I used to write a lot of fiction. I didn't publish a lot of fiction, but I wrote it. I even finished a horror novel in the late 1980s, one about voudoun in the San Francisco Bay Area. That's right, I was 20 years ahead of the Shambling Dead Curve, all you zombies-come-lately!
Too bad the novel wasn't very good. A couple editors and a handful of agents looked at it and politely passed. They knew what they were doing.
And then a funny thing happened. I started writing lots of book reviews and other non-fiction pieces and got paid for every single one of them. This was on top of my 9-to-5 job as a marketing copywriter, where I wrote in-paper ads, sales collateral and TV and radio spots, plus edited a weekly automotive section.
Then I had kids. The fiction output dwindled down to nothing and finally dried up entirely.
Correlation is not causality.
There are plenty of writers out there who manage to raise a family, work a day job and produce a steady tide of novels and short stories. I guess I just ain't one of them. This used to cause me a fair amount of distress, but not so much anymore.
I've come to the conclusion that the biggest drag on my fiction writing isn't the kids, isn't the day job, isn't the crippling ironies of a godless universe. It's just that, as I've become more confident in my critical abilities, I've become less sure of my talent as a storyteller.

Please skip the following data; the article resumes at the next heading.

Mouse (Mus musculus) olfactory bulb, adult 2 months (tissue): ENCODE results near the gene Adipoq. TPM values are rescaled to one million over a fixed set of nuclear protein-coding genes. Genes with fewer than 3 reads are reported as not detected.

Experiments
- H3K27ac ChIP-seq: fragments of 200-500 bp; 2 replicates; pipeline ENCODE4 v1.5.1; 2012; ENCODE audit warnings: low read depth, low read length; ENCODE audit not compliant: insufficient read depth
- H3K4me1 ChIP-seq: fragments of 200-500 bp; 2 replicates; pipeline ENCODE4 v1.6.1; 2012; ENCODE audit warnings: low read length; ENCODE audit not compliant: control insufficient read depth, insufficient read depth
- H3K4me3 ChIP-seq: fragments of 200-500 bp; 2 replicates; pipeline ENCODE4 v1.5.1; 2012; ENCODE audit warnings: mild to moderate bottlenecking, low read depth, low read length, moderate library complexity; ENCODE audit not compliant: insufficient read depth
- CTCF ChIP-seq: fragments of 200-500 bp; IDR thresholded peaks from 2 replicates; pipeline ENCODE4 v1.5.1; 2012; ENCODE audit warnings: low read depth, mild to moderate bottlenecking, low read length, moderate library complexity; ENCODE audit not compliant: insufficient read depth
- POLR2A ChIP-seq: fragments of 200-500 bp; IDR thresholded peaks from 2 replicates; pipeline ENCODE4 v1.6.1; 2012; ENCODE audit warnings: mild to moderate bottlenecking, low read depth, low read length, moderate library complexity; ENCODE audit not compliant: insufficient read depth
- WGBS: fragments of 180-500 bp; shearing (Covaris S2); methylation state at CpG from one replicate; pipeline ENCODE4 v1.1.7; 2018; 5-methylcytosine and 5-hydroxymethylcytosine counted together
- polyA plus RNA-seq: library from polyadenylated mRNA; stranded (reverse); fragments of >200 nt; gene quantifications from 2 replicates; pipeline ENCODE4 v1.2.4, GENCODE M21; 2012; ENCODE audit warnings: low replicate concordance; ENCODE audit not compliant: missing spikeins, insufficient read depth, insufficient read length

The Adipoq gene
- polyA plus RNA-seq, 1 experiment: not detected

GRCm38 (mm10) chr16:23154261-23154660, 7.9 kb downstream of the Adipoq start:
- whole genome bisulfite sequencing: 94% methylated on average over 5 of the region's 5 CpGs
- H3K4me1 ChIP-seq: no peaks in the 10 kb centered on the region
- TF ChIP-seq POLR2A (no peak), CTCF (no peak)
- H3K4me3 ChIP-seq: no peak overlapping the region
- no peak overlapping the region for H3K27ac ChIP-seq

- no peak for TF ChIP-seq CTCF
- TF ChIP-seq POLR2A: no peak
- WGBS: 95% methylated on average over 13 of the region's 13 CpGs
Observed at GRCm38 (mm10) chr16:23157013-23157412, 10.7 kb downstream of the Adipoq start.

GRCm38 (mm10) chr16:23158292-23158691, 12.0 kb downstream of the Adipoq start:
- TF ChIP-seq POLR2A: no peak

Thanks to a quarter-century of reviewing, I now have a better grasp of what it takes to produce a good book or story. And how much more it takes to be noticed for having published said piece of fiction. I sit amid piles and piles of ARCs and finished books and know that I won't crack the spines of ten percent of them. And they aren't even a tenth of the other unread books stacked in the basement.
The book critic that lives in my own head asks, "Who the hell are you to think about writing a novel? Do you know how much work that takes? Do you really think you have the chops for it? And if you do publish anything, why do you think anyone would notice?"
I'm making more of an effort these days to shut that guy up. He's become a bore, even to me. In recent months, I've completed a short story and a one-act play.
It's a start. I've got plans for more projects.
The great thing about the web is that there is such an abundance of good advice about storytelling to be found on it, if you know where to look. If you're interested in science fiction, fantasy, horror and fiction in general, you should check out Making Light. It's always worth a look and often features truly invaluable advice, such as this four-item formula for turning story into fiction.